Sometimes it’s hard to determine if therapy is right for you. Movies like Girl, Interrupted (1999) and TV shows like Shameless (2011) portray individual or family problems that leave some people thinking, “my problems are like that, I don’t need therapy.” Some feel as though they have to be experiencing a certain level of emotional distress before therapy is justified. This is a complete fallacy. We firmly believe that therapy can benefit anybody – there is nothing too small or too big to talk about. Your emotional experiences are valid and worthy of being explored and processed in a safe space with a trusted therapist. We all need someone to talk to from time to time. There is no need to have an identifiable “problem” or emotional “issue” to benefit from counseling.
In fact, most people who begin therapy with us at River Oaks Psychology do not identify with having any particular mental health condition. Instead, they are seeking therapy to give themselves an opportunity to talk about whatever is on their mind without any judgment. Sometimes the best experiences in therapy are the ones that derive from a person who seeks therapy for general processing of who they are and how they relate to the world around them. We want you to remember that therapy is controlled by you – it is your time, your space, your session, and your opportunity to use the support from your therapist in whatever way feels most helpful.
Everybody’s experiences in therapy will be different, which means the benefits you gain from therapy will depend on your unique journey in this process. Some people find relief from symptoms associated with depression, anxiety, obsessive-compulsive tendencies, or behaviors like people-pleasing, perfectionism, or self-criticism, while others are seeking healing from past trauma and benefit from therapy as they develop a stronger ability to acknowledge and accept painful experiences. Some people seek therapy to work on their self-worth so they can better understand their strengths, skills, and capabilities. Others come to therapy to learn coping skills, strategies for stress relief, interpersonal skills, or skills related to distress-tolerance, mindfulness, managing negative thinking patterns, or fostering greater internal peace. Similarly, many people learn about self-care in therapy, which helps them prioritize their own needs and find greater balance in life. Many people also experience improved relationships after participating in therapy because stronger communication and interpersonal skills are developed through the counseling experience.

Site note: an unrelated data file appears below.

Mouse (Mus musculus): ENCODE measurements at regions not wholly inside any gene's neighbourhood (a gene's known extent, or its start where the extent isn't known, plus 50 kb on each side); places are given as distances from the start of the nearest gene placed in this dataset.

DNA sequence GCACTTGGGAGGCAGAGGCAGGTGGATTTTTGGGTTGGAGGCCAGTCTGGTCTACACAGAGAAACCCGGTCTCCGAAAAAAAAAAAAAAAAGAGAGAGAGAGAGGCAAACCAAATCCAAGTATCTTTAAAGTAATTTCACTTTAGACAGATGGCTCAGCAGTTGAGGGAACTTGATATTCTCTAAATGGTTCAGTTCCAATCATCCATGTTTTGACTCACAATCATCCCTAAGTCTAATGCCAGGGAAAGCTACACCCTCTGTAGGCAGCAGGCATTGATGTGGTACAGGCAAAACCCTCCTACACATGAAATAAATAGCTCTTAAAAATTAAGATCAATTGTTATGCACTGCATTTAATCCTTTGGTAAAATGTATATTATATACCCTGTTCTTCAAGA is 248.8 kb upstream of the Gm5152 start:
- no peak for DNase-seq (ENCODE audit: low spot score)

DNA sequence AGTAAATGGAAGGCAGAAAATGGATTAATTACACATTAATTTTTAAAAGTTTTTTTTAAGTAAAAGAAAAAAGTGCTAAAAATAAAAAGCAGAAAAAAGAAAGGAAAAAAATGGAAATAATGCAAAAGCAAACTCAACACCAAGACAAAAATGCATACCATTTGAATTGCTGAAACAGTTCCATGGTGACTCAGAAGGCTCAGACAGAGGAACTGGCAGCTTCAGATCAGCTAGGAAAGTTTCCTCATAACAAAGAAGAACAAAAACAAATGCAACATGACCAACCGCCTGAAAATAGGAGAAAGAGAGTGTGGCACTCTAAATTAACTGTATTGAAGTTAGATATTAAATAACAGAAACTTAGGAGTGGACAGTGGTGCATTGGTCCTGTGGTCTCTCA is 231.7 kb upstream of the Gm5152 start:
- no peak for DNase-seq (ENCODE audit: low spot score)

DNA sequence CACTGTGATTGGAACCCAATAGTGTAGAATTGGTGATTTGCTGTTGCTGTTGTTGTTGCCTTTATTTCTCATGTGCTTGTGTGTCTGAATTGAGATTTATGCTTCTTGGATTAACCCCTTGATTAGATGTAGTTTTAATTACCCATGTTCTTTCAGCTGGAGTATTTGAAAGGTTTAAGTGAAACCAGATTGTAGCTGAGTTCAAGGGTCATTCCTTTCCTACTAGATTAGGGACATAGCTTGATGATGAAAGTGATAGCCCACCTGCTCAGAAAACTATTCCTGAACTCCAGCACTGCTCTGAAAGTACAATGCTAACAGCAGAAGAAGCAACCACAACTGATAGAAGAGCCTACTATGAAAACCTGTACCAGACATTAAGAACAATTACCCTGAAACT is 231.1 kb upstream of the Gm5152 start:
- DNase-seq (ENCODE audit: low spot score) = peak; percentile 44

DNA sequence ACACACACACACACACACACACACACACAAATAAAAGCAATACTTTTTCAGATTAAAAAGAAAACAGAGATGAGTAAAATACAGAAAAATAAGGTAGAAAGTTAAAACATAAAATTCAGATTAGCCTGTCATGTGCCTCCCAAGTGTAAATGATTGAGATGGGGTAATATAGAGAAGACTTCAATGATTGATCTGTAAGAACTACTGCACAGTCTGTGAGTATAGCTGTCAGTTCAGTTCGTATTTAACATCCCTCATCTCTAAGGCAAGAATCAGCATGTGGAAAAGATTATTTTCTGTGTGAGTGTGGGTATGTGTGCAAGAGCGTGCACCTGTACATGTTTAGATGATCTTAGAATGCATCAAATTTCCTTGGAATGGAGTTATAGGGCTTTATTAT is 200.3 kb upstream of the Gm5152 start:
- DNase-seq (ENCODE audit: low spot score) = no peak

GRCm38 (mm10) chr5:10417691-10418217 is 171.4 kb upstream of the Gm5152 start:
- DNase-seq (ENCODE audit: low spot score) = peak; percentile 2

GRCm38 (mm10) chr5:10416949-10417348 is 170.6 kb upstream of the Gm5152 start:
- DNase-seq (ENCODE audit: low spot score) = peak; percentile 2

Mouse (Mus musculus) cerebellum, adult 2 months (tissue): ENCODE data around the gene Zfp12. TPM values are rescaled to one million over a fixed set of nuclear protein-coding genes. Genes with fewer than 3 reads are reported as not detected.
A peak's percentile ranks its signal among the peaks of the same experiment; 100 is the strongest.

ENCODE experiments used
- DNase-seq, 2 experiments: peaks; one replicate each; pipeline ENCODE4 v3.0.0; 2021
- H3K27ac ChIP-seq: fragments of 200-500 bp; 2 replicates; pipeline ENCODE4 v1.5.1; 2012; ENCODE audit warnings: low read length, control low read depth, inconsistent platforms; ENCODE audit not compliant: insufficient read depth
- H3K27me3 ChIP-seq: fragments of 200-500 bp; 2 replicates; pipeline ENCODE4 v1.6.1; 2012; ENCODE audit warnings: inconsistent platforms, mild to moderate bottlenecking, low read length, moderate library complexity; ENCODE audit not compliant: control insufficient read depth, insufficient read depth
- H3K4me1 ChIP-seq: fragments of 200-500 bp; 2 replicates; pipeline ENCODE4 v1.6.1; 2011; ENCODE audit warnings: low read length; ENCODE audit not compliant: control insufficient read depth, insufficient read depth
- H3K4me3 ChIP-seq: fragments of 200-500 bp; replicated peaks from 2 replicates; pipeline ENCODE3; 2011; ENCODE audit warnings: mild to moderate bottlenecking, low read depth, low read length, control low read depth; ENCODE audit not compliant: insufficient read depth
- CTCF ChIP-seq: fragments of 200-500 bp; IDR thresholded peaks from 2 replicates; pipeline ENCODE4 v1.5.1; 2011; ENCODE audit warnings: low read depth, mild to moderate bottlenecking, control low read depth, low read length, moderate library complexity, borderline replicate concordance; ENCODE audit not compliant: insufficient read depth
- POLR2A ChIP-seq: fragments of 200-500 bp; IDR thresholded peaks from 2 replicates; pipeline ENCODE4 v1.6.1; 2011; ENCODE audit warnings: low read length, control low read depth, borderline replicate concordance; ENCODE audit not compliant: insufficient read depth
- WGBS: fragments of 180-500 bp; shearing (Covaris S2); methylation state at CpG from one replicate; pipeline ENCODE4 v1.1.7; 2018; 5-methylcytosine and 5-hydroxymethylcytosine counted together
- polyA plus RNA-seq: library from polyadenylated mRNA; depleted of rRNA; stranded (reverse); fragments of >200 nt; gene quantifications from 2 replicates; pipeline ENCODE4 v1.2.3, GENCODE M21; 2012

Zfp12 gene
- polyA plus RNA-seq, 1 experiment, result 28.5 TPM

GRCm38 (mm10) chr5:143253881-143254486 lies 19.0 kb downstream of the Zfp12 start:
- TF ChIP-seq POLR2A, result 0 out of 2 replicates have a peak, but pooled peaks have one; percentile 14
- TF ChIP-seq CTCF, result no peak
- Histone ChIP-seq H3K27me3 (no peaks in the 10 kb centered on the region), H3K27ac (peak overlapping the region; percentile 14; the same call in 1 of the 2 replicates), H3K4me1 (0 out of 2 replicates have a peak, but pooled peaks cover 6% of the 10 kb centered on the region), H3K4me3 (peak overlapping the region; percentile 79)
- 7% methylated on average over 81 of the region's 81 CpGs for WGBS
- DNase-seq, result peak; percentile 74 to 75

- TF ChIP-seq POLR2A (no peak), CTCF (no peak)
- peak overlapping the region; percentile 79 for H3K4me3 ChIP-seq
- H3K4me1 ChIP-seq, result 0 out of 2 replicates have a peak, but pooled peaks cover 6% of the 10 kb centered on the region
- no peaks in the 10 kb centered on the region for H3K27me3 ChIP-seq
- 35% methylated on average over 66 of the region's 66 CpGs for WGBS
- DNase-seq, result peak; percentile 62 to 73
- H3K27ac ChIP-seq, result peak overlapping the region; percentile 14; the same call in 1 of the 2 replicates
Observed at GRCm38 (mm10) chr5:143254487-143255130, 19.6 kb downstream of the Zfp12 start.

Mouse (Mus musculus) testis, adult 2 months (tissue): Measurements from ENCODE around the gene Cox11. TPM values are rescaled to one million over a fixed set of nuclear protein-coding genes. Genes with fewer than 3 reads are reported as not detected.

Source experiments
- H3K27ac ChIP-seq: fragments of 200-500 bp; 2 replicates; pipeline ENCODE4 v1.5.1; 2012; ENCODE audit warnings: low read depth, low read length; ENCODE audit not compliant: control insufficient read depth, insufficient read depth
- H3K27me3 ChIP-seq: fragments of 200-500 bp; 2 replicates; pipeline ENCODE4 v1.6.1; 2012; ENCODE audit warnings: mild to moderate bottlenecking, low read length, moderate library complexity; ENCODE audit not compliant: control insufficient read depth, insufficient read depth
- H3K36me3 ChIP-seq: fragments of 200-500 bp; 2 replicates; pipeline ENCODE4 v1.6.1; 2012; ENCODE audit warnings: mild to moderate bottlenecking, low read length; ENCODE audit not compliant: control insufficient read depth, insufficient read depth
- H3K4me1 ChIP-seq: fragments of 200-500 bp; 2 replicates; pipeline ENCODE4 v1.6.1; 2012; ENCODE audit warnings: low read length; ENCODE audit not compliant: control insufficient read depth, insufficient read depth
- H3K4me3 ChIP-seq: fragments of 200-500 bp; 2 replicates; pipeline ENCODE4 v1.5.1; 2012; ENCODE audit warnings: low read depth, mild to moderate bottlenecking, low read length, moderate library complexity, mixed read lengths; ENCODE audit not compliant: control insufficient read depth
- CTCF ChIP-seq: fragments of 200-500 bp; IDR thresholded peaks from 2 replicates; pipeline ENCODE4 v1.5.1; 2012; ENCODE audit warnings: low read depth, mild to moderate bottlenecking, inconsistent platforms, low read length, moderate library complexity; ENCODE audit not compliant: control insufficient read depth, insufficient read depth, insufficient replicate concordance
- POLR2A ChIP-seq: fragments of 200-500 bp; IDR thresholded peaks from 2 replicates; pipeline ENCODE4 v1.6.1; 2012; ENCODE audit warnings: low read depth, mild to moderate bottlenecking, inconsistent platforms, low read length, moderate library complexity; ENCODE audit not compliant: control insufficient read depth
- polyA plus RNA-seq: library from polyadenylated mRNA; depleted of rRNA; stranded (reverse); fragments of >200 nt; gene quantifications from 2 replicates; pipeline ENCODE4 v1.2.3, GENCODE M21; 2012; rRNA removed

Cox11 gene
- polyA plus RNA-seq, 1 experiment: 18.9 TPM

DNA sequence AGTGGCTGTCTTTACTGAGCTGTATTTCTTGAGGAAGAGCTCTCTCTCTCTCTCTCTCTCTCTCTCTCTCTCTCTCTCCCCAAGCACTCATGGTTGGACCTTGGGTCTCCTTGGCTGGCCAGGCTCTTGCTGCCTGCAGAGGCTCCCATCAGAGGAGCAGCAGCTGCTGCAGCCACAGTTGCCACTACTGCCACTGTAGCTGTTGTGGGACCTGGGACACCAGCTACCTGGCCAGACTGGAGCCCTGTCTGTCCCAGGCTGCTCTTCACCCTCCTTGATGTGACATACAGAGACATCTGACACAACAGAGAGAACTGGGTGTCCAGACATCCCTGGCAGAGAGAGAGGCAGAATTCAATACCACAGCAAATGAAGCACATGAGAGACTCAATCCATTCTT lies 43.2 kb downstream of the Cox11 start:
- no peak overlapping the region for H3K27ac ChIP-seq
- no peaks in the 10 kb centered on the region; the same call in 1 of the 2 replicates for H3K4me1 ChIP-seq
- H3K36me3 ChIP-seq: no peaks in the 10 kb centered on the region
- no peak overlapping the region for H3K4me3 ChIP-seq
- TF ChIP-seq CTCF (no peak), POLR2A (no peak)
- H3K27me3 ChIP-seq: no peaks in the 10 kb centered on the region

Therapy can also provide a greater sense of hope, optimism, and belief in your ability to manage the ups and downs of life. Sometimes therapy is the best outlet that a person can access because it provides a confidential space to express and regulate emotions. We can often feel mixed up with a variety of emotions in life that can feel overwhelming from time to time. Therapy allows you to verbally process what you are going through, which can sometimes lead to a greater sense of control. Other times, the work in therapy is centered on accepting things that are beyond your control, which is just as valuable for internal peace and happiness.
Perhaps most importantly, therapy often leads to people feeling more empowered. Many people feel like there are things that hold them back in life, and therapy allows them to identify these barriers, learn ways to tackle them, and as a result, develop a greater sense of personal pride and appreciation for themselves. Therapy often provides clarity and can help people embrace a greater sense of self-understanding, purpose, and clearer life goals. Some people also find that therapy helps them feel compassionately cared for as they work with an active listener providing unconditional positive regard.
Therapy is a sacred space. It’s unlike anything else. It’s the one area of your life where you never have to worry about the reactions or thoughts from the person sitting across from you, because you know that person is solely committed to YOUR journey, the good, the bad, and the ugly – without any judgment. There’s problem-solving, deep reflections, self-understanding, skill-building, empowerment, and a thousand other little moments that can be transformative for becoming be a better version of yourself. Sometimes we cry in therapy. Sometimes we laugh in therapy. Sometimes we yell, or vent, or say things that we wouldn’t dare to say to our family or friends. We want you to forget about the outside world and just talk to us, person to person.
Written by Lauren Presutti